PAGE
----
Richard Pryor dies at 65
December 10, 2005
(CNN) -- Just days after his 65th birthday, groundbreaking comedian
Richard Pryor died Saturday of a heart attack, his wife told CNN.
Pryor, who had been ill with multiple sclerosis, died at Encino Hospital
near Los Angeles at 7:58 a.m. PT. Jennifer Lee Pryor tried to revive
him at their home before paramedics arrived and took him to the hospital,
"He enjoyed life right up until the end," she said, adding
that Pryor had been laughing a lot and was in good spirits in the two
weeks preceding his death. "At the end, there was a smile on his
Jennifer Lee and Richard remarried in June 2001, 19 years after they
Born Richard Franklin Lennox Thomas Pryor in Peoria, Illinois, on December
1, 1940, the funnyman had long suffered from health problems at the
time of his death. In addition to his multiple sclerosis diagnosis in
1986, he suffered a massive heart attack and underwent triple-bypass
surgery in 1990.
Pryor was known for his raunchy stand-up comedy and a variety of acting
roles, including in "Superman III," "The Toy" and
"Harlem Nights," in which he starred with his comedic predecessor,
Redd Foxx, and his heir apparent, Eddie Murphy.
Though Pryor was known as a comic, Oscar-nominated director Spike Lee
said he also was capable of serious roles, such as in 1972's "Lady
Sings the Blues," a movie that earned five Academy Award nominations.
Lee also noted that it was Pryor who gave several entertainers license
to inject social commentary into their comedy, acting or art. Lee, best
known for his socially charged "Do the Right Thing," said
he was "definitely" one of those entertainers.
"For me, Richard was a great. He was an innovator. He was a trailblazer,
and the way he showed social commentary in his humor opened up a universe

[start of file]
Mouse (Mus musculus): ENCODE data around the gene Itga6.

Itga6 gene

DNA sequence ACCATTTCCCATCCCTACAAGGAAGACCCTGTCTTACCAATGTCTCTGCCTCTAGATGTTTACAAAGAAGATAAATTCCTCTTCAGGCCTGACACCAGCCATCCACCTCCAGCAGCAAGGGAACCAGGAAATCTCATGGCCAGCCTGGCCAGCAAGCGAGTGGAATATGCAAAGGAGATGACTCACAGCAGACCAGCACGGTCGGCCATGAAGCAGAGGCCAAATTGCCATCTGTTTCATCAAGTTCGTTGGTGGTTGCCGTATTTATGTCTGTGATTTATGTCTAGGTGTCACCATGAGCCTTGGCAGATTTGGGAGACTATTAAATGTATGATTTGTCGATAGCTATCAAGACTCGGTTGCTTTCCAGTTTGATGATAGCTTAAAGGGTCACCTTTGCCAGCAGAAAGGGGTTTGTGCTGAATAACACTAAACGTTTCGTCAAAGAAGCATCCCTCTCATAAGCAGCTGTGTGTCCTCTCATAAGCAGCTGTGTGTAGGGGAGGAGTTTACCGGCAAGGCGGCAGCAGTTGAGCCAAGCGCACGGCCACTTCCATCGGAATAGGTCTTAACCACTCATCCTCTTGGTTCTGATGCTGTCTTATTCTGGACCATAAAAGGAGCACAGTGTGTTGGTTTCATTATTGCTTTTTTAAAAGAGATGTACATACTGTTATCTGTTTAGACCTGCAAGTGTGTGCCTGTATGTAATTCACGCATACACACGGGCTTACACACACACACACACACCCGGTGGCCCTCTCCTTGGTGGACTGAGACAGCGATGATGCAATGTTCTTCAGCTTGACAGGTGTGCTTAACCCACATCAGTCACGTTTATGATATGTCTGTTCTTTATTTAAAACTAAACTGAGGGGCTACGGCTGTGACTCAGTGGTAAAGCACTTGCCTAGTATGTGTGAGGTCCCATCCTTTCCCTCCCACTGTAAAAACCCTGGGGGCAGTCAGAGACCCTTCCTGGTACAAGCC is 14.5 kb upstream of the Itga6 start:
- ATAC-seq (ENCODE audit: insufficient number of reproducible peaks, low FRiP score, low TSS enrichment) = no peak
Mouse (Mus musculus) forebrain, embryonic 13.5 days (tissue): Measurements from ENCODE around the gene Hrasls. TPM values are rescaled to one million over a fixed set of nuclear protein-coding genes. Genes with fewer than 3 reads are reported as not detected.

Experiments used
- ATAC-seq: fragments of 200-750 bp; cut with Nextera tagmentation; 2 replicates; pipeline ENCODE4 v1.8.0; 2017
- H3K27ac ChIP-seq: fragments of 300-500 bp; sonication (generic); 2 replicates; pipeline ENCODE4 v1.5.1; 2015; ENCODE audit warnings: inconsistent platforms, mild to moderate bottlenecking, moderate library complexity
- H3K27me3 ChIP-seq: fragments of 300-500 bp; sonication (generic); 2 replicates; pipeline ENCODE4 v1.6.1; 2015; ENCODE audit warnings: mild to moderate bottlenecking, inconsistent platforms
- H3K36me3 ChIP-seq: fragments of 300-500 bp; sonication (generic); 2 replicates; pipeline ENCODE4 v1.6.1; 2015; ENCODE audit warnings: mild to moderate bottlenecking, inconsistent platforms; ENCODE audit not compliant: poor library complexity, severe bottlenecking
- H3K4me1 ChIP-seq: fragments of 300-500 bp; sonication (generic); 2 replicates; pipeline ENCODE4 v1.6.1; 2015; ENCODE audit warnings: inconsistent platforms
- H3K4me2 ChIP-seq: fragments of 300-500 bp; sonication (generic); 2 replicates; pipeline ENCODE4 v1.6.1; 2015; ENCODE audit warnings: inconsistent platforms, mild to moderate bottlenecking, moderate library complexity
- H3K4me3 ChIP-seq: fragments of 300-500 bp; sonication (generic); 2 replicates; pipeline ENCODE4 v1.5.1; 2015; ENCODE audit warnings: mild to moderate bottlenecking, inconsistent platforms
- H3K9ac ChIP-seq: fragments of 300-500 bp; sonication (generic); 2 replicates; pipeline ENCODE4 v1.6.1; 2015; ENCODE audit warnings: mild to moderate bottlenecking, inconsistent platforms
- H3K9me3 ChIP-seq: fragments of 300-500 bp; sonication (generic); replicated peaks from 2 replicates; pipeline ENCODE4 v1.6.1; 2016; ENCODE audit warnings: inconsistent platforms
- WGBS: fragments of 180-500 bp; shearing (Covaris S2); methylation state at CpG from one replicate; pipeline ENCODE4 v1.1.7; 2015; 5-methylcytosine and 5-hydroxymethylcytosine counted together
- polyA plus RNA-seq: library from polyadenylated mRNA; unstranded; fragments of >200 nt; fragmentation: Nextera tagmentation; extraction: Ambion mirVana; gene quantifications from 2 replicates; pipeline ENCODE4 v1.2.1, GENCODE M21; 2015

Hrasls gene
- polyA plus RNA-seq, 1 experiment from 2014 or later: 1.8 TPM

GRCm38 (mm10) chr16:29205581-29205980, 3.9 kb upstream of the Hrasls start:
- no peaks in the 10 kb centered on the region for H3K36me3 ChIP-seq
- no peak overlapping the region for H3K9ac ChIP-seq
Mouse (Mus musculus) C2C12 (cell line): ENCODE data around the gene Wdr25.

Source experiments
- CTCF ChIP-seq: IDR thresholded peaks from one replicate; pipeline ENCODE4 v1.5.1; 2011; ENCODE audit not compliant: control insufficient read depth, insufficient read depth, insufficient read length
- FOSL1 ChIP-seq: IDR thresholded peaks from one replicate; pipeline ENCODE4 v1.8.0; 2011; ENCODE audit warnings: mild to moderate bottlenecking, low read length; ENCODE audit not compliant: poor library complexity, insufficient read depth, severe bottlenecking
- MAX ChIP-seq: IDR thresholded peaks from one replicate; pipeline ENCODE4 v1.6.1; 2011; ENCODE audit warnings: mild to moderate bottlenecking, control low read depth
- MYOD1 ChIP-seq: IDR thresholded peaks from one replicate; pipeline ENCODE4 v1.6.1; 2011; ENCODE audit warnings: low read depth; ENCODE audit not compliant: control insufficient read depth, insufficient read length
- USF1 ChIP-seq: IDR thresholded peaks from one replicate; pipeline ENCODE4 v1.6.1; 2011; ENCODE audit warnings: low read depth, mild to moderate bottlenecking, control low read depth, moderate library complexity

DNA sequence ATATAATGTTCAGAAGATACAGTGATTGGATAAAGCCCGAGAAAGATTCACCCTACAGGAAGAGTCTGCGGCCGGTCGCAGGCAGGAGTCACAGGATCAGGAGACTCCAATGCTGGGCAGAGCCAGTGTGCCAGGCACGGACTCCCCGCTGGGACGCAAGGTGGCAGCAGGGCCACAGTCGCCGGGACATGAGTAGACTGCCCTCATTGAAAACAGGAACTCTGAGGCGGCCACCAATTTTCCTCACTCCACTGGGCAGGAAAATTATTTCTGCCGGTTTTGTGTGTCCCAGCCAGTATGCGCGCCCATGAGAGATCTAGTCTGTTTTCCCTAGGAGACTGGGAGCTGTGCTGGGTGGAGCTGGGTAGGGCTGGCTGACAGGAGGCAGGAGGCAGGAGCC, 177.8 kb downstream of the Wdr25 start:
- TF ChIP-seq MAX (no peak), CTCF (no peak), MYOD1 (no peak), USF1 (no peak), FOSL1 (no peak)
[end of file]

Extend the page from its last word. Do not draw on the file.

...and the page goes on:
for other comics to follow in his footsteps," Lee said.
Pryor was arguably the biggest name in stand-up comedy during the 1970s,
earning Grammy Awards for his comedy albums.
In addition to appearances in almost 40 films, Pryor also was part of
the team that created the script for the Mel Brooks comedy, "Blazing
He also directed himself in a semi-autobiographical film, "Jo Jo
Dancer Your Life is Calling," in the mid-1980s, a film he says
refused to be written as a comedy.
But despite his achievements on the screen and on stage, Pryor is often
remembered for seriously burning over half his body while freebasing
cocaine -- an incident he later dubbed a suicide attempt.
Even that made its way into his comedy, which his wife said was a common
theme in his life -- being able to turn crisis into comedy -- and one
that scored big with audiences at his stand-up shows.
As his disease became more and more debilitating, Pryor refused to abandon
his career. He continued to do stand-up -- sitting down. Many have called
it remarkable that he was so determined to keep performing despite his
One is director Martin Scorsese, who said Pryor's resilience was inspiring.
"It's a very savage kind of humor, it comes out of a great deal
of pain," Scorsese said.
Jennifer Lee Pryor said her husband inspired many people by being candid
about his own strife.
"He was able to turn pain into comedy," she said. "He
let the world see it, and that was his inspiration, too.
"People said, 'If he can do it, I can do it.' "
Pryor was married seven times to five different women and has seven
children, Renee, Richard Jr., Elizabeth, Stephen Michael, Kelsey, Franklin